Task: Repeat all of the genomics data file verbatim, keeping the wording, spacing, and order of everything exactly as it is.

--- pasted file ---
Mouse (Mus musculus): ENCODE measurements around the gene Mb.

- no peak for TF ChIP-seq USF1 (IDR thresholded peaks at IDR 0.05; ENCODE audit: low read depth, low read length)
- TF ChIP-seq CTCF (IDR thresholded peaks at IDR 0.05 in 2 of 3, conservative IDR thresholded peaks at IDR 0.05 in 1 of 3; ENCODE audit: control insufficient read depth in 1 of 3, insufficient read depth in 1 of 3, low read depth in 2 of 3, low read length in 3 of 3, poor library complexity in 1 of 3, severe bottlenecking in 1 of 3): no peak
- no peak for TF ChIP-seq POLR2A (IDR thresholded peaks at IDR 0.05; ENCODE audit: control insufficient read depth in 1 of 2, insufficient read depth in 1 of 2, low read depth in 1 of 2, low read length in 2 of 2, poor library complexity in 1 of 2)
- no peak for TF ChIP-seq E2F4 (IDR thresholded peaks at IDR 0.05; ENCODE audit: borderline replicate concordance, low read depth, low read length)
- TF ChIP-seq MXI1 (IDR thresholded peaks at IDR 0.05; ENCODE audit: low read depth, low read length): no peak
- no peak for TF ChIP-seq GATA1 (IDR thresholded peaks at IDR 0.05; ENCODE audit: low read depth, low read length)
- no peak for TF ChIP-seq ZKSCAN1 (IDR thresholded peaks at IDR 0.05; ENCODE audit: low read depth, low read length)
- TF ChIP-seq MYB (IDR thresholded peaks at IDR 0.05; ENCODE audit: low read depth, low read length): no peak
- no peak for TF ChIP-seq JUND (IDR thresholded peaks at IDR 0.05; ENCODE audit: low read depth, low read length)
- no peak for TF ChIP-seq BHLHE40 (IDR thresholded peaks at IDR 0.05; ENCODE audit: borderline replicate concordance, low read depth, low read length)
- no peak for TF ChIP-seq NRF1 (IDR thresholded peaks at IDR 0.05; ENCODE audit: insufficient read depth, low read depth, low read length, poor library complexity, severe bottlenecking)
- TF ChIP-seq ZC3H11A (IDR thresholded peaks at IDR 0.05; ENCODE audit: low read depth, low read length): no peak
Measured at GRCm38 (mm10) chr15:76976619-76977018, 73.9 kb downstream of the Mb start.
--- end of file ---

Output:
Mouse (Mus musculus): ENCODE measurements around the gene Mb.

- no peak for TF ChIP-seq USF1 (IDR thresholded peaks at IDR 0.05; ENCODE audit: low read depth, low read length)
- TF ChIP-seq CTCF (IDR thresholded peaks at IDR 0.05 in 2 of 3, conservative IDR thresholded peaks at IDR 0.05 in 1 of 3; ENCODE audit: control insufficient read depth in 1 of 3, insufficient read depth in 1 of 3, low read depth in 2 of 3, low read length in 3 of 3, poor library complexity in 1 of 3, severe bottlenecking in 1 of 3): no peak
- no peak for TF ChIP-seq POLR2A (IDR thresholded peaks at IDR 0.05; ENCODE audit: control insufficient read depth in 1 of 2, insufficient read depth in 1 of 2, low read depth in 1 of 2, low read length in 2 of 2, poor library complexity in 1 of 2)
- no peak for TF ChIP-seq E2F4 (IDR thresholded peaks at IDR 0.05; ENCODE audit: borderline replicate concordance, low read depth, low read length)
- TF ChIP-seq MXI1 (IDR thresholded peaks at IDR 0.05; ENCODE audit: low read depth, low read length): no peak
- no peak for TF ChIP-seq GATA1 (IDR thresholded peaks at IDR 0.05; ENCODE audit: low read depth, low read length)
- no peak for TF ChIP-seq ZKSCAN1 (IDR thresholded peaks at IDR 0.05; ENCODE audit: low read depth, low read length)
- TF ChIP-seq MYB (IDR thresholded peaks at IDR 0.05; ENCODE audit: low read depth, low read length): no peak
- no peak for TF ChIP-seq JUND (IDR thresholded peaks at IDR 0.05; ENCODE audit: low read depth, low read length)
- no peak for TF ChIP-seq BHLHE40 (IDR thresholded peaks at IDR 0.05; ENCODE audit: borderline replicate concordance, low read depth, low read length)
- no peak for TF ChIP-seq NRF1 (IDR thresholded peaks at IDR 0.05; ENCODE audit: insufficient read depth, low read depth, low read length, poor library complexity, severe bottlenecking)
- TF ChIP-seq ZC3H11A (IDR thresholded peaks at IDR 0.05; ENCODE audit: low read depth, low read length): no peak
Measured at GRCm38 (mm10) chr15:76976619-76977018, 73.9 kb downstream of the Mb start.